The $400 million will be invested in technologies like cognitive AI, athletic AI, organic hardware design, robotics research, computing, machine learning, software, and hardware engineering. The AI institute will also partner with universities and corporate research laboratories.
Now all that sounds neat and tidy, and I’m sure you believe every technological term I just listed. But just in case you're not caught up with the latest issue of “Advanced Robotics Research in Organic Hardware Design Magazine,” here's what all of that means (the magazine is purely fictional, of course, I was just trying to prove my point with some creative freedom).
And who better to make it easier for us to understand than the person actually leading the AI Institute, founder and executive director, Marc Raibert.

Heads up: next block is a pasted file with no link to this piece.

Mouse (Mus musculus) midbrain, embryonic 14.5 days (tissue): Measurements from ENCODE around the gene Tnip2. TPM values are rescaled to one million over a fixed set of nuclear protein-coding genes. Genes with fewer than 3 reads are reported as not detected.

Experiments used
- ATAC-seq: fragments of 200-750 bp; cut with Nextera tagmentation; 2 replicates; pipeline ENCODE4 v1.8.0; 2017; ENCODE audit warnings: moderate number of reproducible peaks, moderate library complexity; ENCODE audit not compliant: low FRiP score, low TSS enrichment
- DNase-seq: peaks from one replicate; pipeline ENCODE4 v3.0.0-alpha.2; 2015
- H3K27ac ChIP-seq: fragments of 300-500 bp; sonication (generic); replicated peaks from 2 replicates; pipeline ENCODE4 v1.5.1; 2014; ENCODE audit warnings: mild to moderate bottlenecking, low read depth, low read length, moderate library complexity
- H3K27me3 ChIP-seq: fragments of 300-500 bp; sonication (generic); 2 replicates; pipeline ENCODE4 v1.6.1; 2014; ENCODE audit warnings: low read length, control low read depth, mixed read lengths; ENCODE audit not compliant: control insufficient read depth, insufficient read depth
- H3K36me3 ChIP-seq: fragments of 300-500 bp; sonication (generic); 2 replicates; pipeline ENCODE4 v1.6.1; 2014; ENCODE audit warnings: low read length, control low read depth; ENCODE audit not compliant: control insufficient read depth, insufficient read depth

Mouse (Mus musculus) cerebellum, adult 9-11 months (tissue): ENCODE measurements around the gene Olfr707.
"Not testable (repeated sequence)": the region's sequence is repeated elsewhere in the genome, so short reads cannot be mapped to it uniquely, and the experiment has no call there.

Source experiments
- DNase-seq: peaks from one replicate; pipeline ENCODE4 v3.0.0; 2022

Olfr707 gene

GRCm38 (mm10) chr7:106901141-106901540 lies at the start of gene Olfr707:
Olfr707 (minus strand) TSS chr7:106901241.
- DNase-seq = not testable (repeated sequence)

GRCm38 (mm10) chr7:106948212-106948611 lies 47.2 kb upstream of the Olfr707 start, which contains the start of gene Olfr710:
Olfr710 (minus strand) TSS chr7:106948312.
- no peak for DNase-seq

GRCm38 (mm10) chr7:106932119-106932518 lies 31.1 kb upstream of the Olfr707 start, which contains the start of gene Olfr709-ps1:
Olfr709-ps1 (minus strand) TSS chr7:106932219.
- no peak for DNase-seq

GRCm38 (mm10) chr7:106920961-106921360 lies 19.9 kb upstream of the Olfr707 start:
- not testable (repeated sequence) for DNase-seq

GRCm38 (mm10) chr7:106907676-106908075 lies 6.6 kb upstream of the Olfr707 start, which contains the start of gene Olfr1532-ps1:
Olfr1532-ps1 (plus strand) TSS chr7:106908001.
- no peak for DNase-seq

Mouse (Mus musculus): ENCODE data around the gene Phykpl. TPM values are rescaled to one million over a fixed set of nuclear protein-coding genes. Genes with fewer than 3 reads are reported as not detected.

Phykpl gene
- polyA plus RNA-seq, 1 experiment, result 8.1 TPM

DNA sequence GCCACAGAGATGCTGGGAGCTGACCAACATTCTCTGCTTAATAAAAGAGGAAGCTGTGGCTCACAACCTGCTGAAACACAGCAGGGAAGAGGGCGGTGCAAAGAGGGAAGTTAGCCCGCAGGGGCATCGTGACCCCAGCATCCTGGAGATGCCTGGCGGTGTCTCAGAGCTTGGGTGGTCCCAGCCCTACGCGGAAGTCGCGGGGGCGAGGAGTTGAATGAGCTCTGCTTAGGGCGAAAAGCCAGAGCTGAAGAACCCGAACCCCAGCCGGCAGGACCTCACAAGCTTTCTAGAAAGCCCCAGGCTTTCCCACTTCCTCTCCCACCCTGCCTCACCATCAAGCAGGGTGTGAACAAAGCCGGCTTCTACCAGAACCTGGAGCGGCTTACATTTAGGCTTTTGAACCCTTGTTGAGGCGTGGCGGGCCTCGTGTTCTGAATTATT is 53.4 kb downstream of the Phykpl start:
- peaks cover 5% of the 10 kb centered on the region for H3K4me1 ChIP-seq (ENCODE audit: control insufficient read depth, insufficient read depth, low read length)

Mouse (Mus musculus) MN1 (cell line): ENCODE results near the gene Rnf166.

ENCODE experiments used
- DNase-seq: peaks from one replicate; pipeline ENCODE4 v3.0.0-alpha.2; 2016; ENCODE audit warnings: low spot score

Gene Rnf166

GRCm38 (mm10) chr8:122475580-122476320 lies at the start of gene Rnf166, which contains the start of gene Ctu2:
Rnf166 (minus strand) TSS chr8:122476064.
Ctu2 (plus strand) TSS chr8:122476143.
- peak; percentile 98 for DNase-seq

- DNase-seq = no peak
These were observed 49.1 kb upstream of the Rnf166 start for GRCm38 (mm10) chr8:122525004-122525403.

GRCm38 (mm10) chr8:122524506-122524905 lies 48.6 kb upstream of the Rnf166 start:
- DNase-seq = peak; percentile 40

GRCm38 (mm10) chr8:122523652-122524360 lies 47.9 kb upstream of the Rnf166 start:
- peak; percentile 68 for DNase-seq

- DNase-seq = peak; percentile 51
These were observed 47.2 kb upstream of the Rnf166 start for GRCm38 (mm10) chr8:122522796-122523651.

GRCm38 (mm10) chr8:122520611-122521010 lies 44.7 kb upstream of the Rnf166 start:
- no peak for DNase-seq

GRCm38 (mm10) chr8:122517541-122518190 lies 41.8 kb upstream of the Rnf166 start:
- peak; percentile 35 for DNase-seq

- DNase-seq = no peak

He stated that: “we need to make robots smarter, more agile and dexterous, and generally easier to use — more like people. Once we do that, robots and other types of intelligent systems will increase productivity, free people from dangerous work, care for the disabled, and generally help people live better lives.” Couldn’t of put it better myself.
They also plan to hire nothing but the best and the brightest for their programs at the institute and pair them up with the newest equipment money can buy. Well, to be more precise, with what $400 million can buy.
Al Rizzi will be spearheading the technological part as Chief Technology Officer. He has over 25 years of experience building robots, of which he spent almost 17 as chief scientist at Boston Dynamics. He was the brain that figured out how to make their robots strut about. I'm sure in some shape or form, you've all seen videos with LittleDog, BigDog, WildCat, SandFlea, and everyone’s favorite robodog, Spot.
The HQ of this entire operation will be in Cambridge, Massachusetts.